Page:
Courts have not extended Arbuckle to probation violation hearings, nor should they.   Multi-judge superior courts act as one superior court.   (Silverman v. Superior Court (1988) 203 Cal.App.3d 145, 150-151, 249 Cal.Rptr. 724;  Cal. Const., art. 6, § 4.) Even if a superior court creates departments for administrative ease and judicial efficiency, the departments ordinarily operate under the presumption that they are jurisdictionally equivalent and fungible.  Arbuckle, resting on contract principles, created a limited exception to the fungibility of superior court departments.   It did not, however, ground itself in constitutional or statutory mandates, speaking instead of the defendant's expectations and reliance on the plea bargain's implied terms.  (Arbuckle, supra, 22 Cal.3d at pp. 756-757, 150 Cal.Rptr. 778, 587 P.2d 220.)   Because Arbuckle did not rest on constitutional or statutory law, we may weigh Arbuckle's reasoning against the practical concerns of sentencing outside a plea bargain.

 We find those reasons wanting.   When a probationer commits a new offense, often many months, or even years, may have passed since the original offense.   The remoteness in time between the original offense and the new offense creates a lower expectation that-unlike at the time of the plea bargain-the original sentencing judge will still be available, let alone hearing criminal matters.   Practical problems abound.   For example, criminal hearings implicate courthouse security.   The original sentencing judge may have moved to another assignment in a courtroom not equipped to handle a prisoner in custody.   For that judge to hear the new offense, he or she would likely need to relocate to another courtroom, perhaps in another court branch, with his or her staff in tow.   The burdens of such a relocation, and its disruption to the rest of the court's calendar, are obvious.   And to what end?   Oftentimes it will stand to the reoffending defendant's benefit to have one judge handle both the new offense and the probation violation, because it makes a global disposition of the offenses more likely.   But if the probation violation is split from the new offense and returned to the original sentencing judge, the defendant's chances of a global settlement may evaporate.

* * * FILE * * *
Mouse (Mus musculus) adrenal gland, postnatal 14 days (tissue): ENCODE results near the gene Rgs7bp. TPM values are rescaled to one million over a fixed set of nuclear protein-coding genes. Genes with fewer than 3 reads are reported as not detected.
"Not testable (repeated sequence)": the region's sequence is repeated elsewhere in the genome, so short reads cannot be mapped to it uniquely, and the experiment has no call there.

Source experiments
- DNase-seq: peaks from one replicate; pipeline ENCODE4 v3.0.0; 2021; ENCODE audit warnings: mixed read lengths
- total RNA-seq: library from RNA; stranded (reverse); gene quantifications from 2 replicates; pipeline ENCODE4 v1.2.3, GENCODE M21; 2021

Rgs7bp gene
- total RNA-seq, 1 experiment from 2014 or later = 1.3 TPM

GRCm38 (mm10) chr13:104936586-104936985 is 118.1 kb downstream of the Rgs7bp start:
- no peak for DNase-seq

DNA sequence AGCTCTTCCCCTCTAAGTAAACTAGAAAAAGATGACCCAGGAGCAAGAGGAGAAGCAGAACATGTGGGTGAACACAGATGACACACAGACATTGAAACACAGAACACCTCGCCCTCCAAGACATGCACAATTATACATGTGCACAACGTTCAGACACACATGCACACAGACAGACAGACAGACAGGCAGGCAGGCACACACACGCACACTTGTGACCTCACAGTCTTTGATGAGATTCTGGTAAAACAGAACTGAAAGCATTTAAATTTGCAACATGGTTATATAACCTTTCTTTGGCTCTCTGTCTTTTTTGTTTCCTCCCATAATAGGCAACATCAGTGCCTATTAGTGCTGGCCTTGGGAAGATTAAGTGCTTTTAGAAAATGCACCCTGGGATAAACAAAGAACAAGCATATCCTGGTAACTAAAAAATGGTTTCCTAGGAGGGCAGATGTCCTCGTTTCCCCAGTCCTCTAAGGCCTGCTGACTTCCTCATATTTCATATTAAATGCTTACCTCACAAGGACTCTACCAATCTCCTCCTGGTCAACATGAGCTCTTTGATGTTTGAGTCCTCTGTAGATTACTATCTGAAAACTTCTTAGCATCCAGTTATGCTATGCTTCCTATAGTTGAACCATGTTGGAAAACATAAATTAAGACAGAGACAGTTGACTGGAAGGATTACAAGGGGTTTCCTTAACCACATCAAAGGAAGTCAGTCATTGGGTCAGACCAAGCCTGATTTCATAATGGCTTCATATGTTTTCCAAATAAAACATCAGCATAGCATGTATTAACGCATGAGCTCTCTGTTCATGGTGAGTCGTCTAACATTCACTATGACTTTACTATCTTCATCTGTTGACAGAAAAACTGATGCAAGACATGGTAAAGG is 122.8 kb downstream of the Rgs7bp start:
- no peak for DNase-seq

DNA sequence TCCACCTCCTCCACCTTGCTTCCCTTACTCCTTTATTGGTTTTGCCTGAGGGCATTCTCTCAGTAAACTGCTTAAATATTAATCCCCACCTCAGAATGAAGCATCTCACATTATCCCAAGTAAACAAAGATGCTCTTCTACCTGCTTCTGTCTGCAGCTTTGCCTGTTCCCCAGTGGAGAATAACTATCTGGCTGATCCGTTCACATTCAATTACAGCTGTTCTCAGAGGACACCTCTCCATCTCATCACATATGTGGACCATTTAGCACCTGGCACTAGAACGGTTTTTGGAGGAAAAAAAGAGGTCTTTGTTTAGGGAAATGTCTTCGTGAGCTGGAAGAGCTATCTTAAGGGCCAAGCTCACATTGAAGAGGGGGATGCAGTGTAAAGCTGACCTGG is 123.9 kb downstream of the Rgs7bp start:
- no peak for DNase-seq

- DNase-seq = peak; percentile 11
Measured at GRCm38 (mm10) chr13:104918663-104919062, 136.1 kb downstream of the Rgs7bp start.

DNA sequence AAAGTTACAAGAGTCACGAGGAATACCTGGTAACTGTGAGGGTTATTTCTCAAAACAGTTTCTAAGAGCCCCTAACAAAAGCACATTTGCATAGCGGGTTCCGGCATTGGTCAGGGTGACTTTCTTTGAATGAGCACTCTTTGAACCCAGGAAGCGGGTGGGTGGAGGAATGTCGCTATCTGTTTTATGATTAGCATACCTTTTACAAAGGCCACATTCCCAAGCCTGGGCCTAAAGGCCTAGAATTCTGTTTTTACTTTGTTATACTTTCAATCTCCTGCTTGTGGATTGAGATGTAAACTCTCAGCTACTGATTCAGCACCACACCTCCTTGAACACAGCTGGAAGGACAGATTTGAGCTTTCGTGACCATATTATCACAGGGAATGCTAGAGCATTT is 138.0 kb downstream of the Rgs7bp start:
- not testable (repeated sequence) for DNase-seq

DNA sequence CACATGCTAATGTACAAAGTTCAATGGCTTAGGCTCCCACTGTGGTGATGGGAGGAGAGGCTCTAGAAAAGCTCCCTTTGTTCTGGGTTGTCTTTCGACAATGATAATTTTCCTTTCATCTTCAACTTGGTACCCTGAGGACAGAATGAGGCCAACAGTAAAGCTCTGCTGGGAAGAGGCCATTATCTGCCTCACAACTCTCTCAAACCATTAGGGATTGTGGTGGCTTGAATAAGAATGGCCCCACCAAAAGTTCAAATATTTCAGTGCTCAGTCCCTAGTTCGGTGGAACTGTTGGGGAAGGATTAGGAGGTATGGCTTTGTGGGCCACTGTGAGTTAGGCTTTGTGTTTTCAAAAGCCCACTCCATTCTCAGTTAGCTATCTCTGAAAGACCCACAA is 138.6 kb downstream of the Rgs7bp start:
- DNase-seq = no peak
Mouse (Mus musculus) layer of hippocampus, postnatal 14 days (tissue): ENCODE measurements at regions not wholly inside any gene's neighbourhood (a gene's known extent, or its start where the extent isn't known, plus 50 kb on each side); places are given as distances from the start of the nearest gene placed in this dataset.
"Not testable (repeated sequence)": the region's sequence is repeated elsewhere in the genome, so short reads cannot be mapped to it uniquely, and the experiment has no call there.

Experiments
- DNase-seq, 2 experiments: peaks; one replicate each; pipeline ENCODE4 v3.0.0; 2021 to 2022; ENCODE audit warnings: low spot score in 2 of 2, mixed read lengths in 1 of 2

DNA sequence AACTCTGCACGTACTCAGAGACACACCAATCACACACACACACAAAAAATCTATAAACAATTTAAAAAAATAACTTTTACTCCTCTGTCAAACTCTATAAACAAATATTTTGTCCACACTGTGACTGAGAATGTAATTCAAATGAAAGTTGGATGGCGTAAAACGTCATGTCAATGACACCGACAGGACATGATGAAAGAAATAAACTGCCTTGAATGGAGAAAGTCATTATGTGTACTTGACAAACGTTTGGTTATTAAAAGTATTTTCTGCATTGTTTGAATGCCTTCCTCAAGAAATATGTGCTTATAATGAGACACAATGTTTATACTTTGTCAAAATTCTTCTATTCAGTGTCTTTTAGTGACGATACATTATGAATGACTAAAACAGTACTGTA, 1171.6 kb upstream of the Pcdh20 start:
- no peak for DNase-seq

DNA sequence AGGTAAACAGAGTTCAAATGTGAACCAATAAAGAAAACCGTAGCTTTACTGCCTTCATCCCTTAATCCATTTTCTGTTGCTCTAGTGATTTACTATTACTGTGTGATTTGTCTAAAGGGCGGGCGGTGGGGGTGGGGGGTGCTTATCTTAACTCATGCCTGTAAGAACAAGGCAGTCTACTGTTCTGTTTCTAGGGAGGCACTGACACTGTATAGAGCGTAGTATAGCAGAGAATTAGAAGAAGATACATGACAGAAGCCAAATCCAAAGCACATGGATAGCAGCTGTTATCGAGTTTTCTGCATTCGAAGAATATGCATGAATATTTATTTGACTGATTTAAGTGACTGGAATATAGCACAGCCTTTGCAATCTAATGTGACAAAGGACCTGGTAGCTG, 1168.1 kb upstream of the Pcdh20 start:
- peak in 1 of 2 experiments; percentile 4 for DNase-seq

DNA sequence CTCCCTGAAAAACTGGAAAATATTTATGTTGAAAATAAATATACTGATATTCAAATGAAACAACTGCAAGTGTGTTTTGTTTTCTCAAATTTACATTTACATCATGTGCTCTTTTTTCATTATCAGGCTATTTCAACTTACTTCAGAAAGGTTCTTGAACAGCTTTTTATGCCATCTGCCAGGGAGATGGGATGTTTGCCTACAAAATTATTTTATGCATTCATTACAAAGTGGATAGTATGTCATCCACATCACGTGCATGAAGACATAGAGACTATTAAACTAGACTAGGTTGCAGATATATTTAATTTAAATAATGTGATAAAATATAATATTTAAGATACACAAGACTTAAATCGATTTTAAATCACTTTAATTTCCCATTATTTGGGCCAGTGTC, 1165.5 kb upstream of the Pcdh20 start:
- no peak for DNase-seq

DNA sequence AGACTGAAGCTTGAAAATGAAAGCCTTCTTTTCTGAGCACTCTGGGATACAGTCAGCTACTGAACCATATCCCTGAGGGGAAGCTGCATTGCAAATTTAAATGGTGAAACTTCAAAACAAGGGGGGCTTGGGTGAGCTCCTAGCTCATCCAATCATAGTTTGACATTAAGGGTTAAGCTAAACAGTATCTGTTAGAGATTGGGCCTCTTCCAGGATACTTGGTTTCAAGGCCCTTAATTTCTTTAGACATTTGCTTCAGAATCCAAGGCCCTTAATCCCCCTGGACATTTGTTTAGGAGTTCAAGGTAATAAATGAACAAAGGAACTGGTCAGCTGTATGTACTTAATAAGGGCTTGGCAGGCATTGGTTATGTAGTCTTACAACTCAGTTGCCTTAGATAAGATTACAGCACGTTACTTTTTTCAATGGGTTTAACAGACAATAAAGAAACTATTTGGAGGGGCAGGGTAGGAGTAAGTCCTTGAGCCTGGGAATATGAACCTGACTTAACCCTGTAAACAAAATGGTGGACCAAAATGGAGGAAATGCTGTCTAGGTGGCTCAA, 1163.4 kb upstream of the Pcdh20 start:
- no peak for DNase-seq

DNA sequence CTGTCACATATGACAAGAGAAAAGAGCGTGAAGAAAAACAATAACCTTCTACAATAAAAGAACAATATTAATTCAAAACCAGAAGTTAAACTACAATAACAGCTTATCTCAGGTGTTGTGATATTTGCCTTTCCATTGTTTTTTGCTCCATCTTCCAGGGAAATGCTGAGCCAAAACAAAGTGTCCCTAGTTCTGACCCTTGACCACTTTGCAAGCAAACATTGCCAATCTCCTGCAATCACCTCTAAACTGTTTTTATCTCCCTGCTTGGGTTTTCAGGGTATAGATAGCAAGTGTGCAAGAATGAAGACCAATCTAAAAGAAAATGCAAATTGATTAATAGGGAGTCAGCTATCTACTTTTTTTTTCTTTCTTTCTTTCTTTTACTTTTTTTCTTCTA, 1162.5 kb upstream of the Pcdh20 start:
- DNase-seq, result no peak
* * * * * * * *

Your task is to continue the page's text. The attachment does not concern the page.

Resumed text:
We acknowledge that Arbuckle said that “mere administrative convenience” should not be used to thwart the reasonable expectation of a defendant in having his or her sentence imposed by the judge before whom the plea was entered.  (Arbuckle, supra, 22 Cal.3d at p. 757, fn. 5, 150 Cal.Rptr. 778, 587 P.2d 220.) Arbuckle was addressing the relatively minor inconvenience in those situations where the trial judge had been reassigned a few weeks after the plea was taken, and then must be reassigned to impose sentence.   That is not the case here, where the probation violation hearing was held 18 months after the plea.  Arbuckle did not consider the security and administrative problems encountered when a trial judge long since reassigned out of a criminal courtroom is compelled to sentence dozens or even hundreds of defendants previously placed on probation.   We agree with the court in People v. Watson, supra, 129 Cal.App.3d at page 8, 180 Cal.Rptr. 759, that any expectation a defendant might have that the original judge would sentence him in that situation, is unreasonable.